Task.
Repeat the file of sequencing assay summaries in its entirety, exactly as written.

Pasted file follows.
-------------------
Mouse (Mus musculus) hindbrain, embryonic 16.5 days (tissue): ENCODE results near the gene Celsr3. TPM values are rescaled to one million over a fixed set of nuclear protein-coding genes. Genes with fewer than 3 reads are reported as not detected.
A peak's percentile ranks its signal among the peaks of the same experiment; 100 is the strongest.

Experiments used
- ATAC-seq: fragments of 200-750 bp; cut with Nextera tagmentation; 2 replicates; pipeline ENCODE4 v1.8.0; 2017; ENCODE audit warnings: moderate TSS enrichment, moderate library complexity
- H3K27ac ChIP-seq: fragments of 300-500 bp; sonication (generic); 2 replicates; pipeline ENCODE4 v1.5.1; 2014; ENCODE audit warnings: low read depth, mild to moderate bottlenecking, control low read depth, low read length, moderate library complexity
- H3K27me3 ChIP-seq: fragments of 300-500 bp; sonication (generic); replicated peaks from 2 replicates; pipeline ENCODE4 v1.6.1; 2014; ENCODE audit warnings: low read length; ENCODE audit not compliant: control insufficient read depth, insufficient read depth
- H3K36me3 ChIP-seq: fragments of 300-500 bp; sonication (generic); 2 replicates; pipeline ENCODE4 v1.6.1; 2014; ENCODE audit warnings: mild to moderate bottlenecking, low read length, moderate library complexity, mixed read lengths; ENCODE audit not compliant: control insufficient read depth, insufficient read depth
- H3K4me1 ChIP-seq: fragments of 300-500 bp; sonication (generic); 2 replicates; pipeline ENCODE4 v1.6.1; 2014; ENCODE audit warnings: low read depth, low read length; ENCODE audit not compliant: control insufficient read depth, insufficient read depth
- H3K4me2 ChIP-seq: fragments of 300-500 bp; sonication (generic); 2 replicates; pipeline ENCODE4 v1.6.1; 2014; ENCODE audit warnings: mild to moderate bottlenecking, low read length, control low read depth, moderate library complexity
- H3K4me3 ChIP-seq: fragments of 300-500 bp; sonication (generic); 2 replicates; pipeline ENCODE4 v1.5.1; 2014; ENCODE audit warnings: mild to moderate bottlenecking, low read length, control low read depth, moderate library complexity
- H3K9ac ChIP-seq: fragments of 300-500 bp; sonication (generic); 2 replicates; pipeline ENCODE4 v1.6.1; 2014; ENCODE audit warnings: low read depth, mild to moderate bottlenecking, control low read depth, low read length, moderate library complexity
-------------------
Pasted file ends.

Mouse (Mus musculus) hindbrain, embryonic 16.5 days (tissue): ENCODE results near the gene Celsr3. TPM values are rescaled to one million over a fixed set of nuclear protein-coding genes. Genes with fewer than 3 reads are reported as not detected.
A peak's percentile ranks its signal among the peaks of the same experiment; 100 is the strongest.

Experiments used
- ATAC-seq: fragments of 200-750 bp; cut with Nextera tagmentation; 2 replicates; pipeline ENCODE4 v1.8.0; 2017; ENCODE audit warnings: moderate TSS enrichment, moderate library complexity
- H3K27ac ChIP-seq: fragments of 300-500 bp; sonication (generic); 2 replicates; pipeline ENCODE4 v1.5.1; 2014; ENCODE audit warnings: low read depth, mild to moderate bottlenecking, control low read depth, low read length, moderate library complexity
- H3K27me3 ChIP-seq: fragments of 300-500 bp; sonication (generic); replicated peaks from 2 replicates; pipeline ENCODE4 v1.6.1; 2014; ENCODE audit warnings: low read length; ENCODE audit not compliant: control insufficient read depth, insufficient read depth
- H3K36me3 ChIP-seq: fragments of 300-500 bp; sonication (generic); 2 replicates; pipeline ENCODE4 v1.6.1; 2014; ENCODE audit warnings: mild to moderate bottlenecking, low read length, moderate library complexity, mixed read lengths; ENCODE audit not compliant: control insufficient read depth, insufficient read depth
- H3K4me1 ChIP-seq: fragments of 300-500 bp; sonication (generic); 2 replicates; pipeline ENCODE4 v1.6.1; 2014; ENCODE audit warnings: low read depth, low read length; ENCODE audit not compliant: control insufficient read depth, insufficient read depth
- H3K4me2 ChIP-seq: fragments of 300-500 bp; sonication (generic); 2 replicates; pipeline ENCODE4 v1.6.1; 2014; ENCODE audit warnings: mild to moderate bottlenecking, low read length, control low read depth, moderate library complexity
- H3K4me3 ChIP-seq: fragments of 300-500 bp; sonication (generic); 2 replicates; pipeline ENCODE4 v1.5.1; 2014; ENCODE audit warnings: mild to moderate bottlenecking, low read length, control low read depth, moderate library complexity
- H3K9ac ChIP-seq: fragments of 300-500 bp; sonication (generic); 2 replicates; pipeline ENCODE4 v1.6.1; 2014; ENCODE audit warnings: low read depth, mild to moderate bottlenecking, control low read depth, low read length, moderate library complexity